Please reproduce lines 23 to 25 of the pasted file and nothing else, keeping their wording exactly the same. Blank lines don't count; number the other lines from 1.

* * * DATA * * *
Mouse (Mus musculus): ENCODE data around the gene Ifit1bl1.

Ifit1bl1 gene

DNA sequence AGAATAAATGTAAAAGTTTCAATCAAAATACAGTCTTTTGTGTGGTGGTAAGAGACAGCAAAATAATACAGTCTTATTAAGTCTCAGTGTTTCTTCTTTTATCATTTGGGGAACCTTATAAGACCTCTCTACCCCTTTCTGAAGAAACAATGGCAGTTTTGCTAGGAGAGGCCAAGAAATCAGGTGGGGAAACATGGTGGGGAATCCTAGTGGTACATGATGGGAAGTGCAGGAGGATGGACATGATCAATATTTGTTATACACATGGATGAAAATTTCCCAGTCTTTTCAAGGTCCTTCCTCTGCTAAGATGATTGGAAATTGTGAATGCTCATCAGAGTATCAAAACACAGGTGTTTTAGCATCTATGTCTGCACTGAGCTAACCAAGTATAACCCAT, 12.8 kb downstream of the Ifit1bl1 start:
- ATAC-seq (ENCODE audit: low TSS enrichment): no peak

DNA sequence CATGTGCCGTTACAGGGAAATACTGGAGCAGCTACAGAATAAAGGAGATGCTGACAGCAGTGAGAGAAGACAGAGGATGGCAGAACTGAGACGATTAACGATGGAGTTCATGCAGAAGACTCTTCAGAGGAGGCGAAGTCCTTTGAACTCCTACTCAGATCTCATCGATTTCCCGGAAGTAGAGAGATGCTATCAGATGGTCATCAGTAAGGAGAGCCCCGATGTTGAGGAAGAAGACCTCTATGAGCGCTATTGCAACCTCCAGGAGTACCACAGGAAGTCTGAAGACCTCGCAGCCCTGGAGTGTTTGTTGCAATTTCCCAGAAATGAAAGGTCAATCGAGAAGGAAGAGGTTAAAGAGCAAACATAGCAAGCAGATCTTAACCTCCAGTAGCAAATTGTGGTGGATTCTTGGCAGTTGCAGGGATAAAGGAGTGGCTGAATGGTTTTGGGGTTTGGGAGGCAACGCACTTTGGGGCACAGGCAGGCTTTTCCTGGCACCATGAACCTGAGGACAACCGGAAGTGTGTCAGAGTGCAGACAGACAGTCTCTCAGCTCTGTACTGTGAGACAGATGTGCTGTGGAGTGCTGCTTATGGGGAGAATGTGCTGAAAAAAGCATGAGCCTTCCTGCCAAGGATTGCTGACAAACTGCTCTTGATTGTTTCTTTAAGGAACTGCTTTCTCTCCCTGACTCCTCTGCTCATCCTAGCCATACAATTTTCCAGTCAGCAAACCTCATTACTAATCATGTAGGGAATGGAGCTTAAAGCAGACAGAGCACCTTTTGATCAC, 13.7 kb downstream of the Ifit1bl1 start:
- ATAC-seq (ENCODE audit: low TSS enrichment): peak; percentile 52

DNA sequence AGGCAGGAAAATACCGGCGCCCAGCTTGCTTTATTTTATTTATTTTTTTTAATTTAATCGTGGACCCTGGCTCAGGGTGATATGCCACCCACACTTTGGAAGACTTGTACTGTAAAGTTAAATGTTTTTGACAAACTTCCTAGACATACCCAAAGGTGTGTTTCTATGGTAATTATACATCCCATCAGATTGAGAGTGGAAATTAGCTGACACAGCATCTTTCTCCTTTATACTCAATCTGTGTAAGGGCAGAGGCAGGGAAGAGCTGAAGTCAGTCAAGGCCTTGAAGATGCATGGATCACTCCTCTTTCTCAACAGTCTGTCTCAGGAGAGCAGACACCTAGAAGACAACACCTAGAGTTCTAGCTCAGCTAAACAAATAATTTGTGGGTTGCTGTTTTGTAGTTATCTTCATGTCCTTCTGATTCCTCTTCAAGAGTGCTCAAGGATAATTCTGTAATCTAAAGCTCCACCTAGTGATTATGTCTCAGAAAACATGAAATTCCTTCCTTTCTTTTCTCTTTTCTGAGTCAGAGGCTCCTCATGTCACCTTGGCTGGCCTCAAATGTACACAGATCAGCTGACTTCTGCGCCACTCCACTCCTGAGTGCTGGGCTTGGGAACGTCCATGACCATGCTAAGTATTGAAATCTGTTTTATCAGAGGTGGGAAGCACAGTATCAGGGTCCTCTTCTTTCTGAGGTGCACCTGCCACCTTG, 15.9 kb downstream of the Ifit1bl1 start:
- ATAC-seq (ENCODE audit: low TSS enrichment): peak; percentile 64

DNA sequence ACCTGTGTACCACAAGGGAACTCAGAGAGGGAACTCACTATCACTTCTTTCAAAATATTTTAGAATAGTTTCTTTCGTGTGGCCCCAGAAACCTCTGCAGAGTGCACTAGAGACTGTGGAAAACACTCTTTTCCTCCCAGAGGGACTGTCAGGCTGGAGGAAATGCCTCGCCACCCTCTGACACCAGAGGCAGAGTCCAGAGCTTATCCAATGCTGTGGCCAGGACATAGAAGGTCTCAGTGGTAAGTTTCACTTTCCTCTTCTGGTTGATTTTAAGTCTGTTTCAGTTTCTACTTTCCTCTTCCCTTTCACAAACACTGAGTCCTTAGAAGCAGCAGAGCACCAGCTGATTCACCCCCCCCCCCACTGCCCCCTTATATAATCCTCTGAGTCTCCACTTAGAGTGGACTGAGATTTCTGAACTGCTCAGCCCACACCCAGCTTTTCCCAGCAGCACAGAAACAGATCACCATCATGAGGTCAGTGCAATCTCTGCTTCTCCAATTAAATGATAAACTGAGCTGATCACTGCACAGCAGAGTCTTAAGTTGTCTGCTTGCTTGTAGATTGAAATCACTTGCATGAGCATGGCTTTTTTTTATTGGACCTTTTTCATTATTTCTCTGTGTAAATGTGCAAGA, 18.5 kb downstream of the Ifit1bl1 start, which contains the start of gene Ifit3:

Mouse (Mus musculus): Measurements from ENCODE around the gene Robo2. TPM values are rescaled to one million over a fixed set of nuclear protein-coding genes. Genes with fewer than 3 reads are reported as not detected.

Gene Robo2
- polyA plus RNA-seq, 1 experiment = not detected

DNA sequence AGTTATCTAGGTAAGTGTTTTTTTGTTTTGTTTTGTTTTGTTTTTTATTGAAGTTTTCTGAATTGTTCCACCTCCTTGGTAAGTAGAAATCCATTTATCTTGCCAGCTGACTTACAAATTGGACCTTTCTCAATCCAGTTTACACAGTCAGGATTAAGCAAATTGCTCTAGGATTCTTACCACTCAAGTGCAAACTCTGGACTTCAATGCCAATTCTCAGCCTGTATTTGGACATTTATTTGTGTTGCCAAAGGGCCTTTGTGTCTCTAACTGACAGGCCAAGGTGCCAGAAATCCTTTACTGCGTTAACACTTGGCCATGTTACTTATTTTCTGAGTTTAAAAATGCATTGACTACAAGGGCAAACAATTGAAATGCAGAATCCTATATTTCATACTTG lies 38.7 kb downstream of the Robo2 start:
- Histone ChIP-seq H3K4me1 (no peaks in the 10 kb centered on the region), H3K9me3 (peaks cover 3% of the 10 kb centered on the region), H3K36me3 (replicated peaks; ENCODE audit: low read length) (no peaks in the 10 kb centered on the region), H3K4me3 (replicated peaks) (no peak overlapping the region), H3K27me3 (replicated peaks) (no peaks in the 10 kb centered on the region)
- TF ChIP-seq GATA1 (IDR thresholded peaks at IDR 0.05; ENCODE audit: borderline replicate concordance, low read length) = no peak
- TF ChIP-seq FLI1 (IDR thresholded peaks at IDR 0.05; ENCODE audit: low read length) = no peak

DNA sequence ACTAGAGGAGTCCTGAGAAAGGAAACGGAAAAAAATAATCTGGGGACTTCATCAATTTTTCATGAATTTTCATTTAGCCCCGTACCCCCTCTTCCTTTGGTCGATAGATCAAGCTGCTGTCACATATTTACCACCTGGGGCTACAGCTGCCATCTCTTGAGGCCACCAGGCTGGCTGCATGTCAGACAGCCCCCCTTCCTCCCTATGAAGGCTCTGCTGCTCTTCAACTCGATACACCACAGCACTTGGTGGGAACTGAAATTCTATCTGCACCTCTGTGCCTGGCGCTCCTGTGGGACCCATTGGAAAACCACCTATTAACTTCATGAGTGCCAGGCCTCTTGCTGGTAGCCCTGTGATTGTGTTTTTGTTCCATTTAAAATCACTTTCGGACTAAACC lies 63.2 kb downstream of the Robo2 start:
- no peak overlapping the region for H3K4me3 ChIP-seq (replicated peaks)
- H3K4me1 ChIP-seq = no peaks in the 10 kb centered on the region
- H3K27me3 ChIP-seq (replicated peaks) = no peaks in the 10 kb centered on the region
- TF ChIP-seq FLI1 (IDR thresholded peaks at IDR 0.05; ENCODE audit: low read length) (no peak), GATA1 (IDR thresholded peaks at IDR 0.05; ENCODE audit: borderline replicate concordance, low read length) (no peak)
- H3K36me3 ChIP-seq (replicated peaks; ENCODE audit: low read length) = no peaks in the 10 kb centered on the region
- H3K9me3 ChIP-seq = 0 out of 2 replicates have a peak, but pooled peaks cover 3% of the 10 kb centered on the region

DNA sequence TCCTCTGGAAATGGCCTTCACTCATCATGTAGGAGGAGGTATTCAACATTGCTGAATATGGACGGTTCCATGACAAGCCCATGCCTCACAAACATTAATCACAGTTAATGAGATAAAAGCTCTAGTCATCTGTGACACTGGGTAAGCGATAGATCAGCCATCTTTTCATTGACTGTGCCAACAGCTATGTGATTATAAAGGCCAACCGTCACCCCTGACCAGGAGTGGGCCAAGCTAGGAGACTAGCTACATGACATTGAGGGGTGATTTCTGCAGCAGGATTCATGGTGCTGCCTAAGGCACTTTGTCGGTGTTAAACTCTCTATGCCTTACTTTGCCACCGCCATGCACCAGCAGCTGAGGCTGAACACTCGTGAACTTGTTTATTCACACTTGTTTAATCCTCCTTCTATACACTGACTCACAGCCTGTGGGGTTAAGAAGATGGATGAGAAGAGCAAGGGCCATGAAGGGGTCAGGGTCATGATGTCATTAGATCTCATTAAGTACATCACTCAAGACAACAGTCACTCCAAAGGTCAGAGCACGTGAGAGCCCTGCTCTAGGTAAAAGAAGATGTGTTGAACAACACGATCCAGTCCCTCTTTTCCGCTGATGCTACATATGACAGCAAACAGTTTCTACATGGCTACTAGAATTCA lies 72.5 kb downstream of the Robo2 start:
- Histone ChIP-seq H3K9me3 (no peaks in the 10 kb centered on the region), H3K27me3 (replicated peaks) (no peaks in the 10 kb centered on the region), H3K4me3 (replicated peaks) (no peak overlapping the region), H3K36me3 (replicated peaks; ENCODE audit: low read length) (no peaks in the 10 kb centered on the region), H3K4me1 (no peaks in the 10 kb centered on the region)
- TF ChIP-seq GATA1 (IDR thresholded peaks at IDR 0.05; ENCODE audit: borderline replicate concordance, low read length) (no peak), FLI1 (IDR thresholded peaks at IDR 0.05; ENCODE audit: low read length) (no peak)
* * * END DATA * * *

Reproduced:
- H3K9me3 ChIP-seq = 0 out of 2 replicates have a peak, but pooled peaks cover 3% of the 10 kb centered on the region

DNA sequence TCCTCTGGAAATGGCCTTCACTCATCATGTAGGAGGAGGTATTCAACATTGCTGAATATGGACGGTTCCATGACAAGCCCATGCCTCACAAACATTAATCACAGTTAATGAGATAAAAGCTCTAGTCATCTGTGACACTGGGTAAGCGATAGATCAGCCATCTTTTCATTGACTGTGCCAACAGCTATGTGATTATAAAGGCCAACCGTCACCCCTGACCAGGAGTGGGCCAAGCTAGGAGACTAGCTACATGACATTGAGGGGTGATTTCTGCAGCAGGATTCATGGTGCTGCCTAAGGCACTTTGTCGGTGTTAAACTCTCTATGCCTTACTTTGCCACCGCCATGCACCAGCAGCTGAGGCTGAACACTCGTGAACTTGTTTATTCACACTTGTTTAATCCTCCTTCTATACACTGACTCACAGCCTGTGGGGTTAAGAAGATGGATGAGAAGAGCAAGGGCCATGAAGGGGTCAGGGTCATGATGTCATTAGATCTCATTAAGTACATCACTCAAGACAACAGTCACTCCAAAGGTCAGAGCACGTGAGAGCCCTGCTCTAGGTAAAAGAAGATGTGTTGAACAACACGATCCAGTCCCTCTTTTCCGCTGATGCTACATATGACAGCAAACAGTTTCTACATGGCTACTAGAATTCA lies 72.5 kb downstream of the Robo2 start:
- Histone ChIP-seq H3K9me3 (no peaks in the 10 kb centered on the region), H3K27me3 (replicated peaks) (no peaks in the 10 kb centered on the region), H3K4me3 (replicated peaks) (no peak overlapping the region), H3K36me3 (replicated peaks; ENCODE audit: low read length) (no peaks in the 10 kb centered on the region), H3K4me1 (no peaks in the 10 kb centered on the region)